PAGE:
Safety of Brodalumab for Plaque Psoriasis Treatment

Article

In research presented at the 2023 SDPA summer conference, new pharmacovigilance data over a 4-year span aligned with the established safety profile on brodalumab.

New pharmacovigilance data on psoriasis drug brodalumab shows that over 4 years its safety data aligned with the drug's established safety profile, according to new findings presented at Society of Dermatology Physician Assistants (SDPA) 2023 Annual Summer Dermatology Conference.1

The safety of brodalumab—an interleukin-17 receptor A antagonist—has been a subject of interest recently, given its boxed warning regarding suicidal ideation and behavior in the US. As a result, this research was conducted for further examination.

This study, led by Mark Lebwohl, MD, from the Icahn School of Medicine at Mount Sinai, and colleagues, aimed to review the current pharmacovigilance data in the US over the course of a 4-year reporting period and to allow for further insight into brodalumab’s safety in treating adult patients with moderate-to-severe plaque psoriasis.

Ortho Dermatologics compiled pharmacovigilance data reported by both patients and healthcare providers from August of 2017 - August of 2021. The research team’s analysis focused on adverse events (AEs) commonly listed in the brodalumab package insert and AEs of special interest.

Within brodalumab’s package insert, the most frequent AEs were described by the investigators as being (with incidence of ≥1%) headache, arthralgia, myalgia, diarrhea, oropharyngeal pain, influenza, nausea, injection-site reactions, neutropenia, fatigue, and Tinea infections.

The research team examined AEs which were of special interest as exposure-adjusted rates per 100 patient-years (PYs).

“Brodalumab exposure was estimated as the time between the first and last prescription-dispensing authorization dates,” Lebwohl and colleagues wrote. “Patients with the same initial and last prescription-dispensing authorization date were excluded.”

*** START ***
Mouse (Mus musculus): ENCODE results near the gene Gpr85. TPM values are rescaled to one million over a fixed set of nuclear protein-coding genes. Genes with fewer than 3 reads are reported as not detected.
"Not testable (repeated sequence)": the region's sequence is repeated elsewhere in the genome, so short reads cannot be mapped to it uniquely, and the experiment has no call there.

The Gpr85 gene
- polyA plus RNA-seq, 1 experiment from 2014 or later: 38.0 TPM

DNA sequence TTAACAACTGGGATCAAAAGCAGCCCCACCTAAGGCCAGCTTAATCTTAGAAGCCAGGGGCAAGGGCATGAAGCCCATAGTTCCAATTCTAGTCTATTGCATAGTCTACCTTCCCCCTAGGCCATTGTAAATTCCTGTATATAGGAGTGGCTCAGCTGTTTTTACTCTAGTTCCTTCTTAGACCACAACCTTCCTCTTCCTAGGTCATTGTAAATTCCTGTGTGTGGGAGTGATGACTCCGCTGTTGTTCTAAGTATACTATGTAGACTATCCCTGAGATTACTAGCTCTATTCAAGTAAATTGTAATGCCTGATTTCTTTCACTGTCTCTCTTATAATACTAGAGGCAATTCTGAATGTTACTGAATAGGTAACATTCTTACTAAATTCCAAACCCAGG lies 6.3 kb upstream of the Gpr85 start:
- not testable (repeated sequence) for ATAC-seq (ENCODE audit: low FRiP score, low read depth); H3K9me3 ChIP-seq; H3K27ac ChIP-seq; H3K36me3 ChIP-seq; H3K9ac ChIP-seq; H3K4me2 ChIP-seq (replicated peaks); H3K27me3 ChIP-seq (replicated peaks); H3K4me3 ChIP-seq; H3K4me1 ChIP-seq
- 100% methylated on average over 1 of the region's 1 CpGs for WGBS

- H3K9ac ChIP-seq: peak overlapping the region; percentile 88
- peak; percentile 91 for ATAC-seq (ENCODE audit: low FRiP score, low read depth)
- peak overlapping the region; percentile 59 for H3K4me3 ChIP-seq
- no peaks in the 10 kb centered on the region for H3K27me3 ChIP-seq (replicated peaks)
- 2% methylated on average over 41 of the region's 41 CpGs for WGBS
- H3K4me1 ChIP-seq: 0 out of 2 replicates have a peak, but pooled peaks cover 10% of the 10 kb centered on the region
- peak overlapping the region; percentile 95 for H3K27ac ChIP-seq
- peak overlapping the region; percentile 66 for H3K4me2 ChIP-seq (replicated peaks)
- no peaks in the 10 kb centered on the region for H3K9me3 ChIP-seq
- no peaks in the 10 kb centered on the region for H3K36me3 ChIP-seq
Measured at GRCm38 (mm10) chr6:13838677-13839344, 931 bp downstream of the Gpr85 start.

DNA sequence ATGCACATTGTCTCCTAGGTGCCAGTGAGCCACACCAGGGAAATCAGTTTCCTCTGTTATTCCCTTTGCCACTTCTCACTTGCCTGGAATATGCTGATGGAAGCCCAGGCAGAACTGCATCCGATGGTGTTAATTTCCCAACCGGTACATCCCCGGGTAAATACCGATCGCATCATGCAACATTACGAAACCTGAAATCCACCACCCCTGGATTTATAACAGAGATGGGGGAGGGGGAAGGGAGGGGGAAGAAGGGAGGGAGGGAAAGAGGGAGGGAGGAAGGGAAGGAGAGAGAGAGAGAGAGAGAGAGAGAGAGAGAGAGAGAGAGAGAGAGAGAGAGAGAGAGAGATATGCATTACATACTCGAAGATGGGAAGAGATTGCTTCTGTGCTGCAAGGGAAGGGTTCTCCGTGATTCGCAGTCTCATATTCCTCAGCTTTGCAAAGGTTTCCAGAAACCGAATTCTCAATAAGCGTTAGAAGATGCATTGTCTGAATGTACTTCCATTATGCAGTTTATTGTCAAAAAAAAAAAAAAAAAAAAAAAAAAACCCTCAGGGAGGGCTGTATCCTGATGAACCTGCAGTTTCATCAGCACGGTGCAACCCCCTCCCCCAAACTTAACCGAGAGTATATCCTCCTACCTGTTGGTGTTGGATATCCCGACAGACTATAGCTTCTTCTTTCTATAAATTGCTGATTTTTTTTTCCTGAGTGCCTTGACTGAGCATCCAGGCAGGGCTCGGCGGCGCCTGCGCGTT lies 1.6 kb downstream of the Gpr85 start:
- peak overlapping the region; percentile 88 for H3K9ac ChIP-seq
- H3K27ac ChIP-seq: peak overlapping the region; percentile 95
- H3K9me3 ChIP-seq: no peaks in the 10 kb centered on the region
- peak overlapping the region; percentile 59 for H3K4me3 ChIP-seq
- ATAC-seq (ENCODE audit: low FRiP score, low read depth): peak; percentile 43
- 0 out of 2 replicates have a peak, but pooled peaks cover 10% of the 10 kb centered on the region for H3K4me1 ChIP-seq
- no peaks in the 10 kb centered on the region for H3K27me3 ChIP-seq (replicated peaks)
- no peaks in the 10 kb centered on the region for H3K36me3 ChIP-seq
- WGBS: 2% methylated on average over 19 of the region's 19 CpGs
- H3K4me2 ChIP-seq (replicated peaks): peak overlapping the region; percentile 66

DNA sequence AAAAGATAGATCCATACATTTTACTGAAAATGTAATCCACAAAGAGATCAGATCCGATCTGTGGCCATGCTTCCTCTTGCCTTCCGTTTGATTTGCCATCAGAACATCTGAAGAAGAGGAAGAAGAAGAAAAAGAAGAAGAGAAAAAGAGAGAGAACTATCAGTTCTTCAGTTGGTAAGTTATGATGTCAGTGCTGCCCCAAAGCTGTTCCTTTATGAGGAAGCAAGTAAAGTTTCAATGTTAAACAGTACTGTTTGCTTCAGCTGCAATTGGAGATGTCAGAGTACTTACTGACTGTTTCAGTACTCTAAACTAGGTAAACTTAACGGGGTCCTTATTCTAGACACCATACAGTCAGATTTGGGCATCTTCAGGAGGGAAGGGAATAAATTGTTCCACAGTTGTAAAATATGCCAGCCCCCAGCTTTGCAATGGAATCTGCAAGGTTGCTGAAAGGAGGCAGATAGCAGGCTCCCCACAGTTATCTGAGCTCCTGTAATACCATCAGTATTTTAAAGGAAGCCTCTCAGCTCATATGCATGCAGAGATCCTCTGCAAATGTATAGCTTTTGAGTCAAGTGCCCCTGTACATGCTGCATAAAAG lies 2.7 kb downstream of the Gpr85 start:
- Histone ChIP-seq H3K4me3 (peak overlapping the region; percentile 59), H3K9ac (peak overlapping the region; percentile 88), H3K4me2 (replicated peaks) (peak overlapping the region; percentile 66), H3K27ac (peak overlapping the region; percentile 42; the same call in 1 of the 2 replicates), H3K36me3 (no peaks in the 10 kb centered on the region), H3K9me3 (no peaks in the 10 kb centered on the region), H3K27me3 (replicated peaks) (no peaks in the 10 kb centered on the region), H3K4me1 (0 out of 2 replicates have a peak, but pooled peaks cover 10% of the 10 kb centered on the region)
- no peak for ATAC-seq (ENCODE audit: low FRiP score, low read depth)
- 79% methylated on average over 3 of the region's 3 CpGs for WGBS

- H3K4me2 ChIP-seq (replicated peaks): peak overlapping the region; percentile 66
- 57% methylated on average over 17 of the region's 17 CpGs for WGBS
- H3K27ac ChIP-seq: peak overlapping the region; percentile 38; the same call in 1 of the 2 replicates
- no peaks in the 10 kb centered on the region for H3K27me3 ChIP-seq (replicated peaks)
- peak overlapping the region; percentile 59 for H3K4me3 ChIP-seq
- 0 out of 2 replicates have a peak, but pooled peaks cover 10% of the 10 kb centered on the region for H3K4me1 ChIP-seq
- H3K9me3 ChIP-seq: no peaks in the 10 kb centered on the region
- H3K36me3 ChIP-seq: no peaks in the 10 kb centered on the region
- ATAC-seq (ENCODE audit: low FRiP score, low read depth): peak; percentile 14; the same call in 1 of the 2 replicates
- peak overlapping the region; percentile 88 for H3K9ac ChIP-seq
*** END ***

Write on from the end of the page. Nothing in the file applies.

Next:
The data encompassed 4019 US patients with an estimated exposure of 4563 PYs. Of the 2118 unique AE cases reported, 22% originated from healthcare providers, while the remaining 78% were reported directly by patients.

Consistent with previous reports, arthralgia emerged as the most frequently reported AE during the 4-year reporting period, with an incidence rate of 2.52 events per 100 PYs. Among the cases of arthralgia, 53 patients continued treatment, 25 discontinued, and the treatment status of 37 patients remained unknown. Notably, among the four new cases of arthralgia reported since the 3-year analysis, three patients experienced joint pain while temporarily off brodalumab.

Furthermore, the investigators reported that zero new cases of injection-site reactions, neutropenia, or fatigue were reported since the prior 3-year analysis. Most importantly, over the entire 4-year reporting span, they noted that there were no completed suicides attributed to the drug’s use as well as no new cases of suicide attempts being reported after the 3-year analysis.

Regarding infections, out of 102 serious infections reported, only 3 were deemed to be associated with brodalumab. Notably, no serious fungal infections were reported by the research team, although 1 new fungal infection case (onychomycosis) resulted in discontinuation of brodalumab.

Additionally, the investigators reported no new reports of oral candidiasis. In terms of inflammatory bowel disease, no new cases of Crohn's disease were identified, with a single previously reported case occurring in 1 patient with a symptomatic history predating brodalumab initiation.

Additionally, a single case of ulcerative colitis, not suspected to be related to the drug, was reported by the research team. As for malignancies, a total of 37 cases were reported in 32 patients, though none of them were found to be associated with brodalumab.

In sum, the US pharmacovigilance data examined in this assessment matches that of the previously-established safety profile of brodalumab, as observed in several long-term clinical trials and prior 3-year reports.

Notably, the absence of completed suicides over the 4-year reporting period, despite the boxed warning for suicidal behavior and ideation, further supports the idea that no causal relationship between the drug and tendencies for suicide is evident.

Overall, The findings reinforce the established safety profile of brodalumab and support its continued use as an effective therapeutic option, with no new safety concerns identified during the extended surveillance period.

References

  1. Lebwohl M, Koo J, Leonardi C, Armstrong A, Rawnsley N, Goehring E, Jacobson A. Brodalumab: 4-Year US Pharmacovigilance Report. J Drugs Dermatol. 2023 Apr 1;22(4):419-422. doi: 10.36849/JDD.7344. PMID: 37026879.
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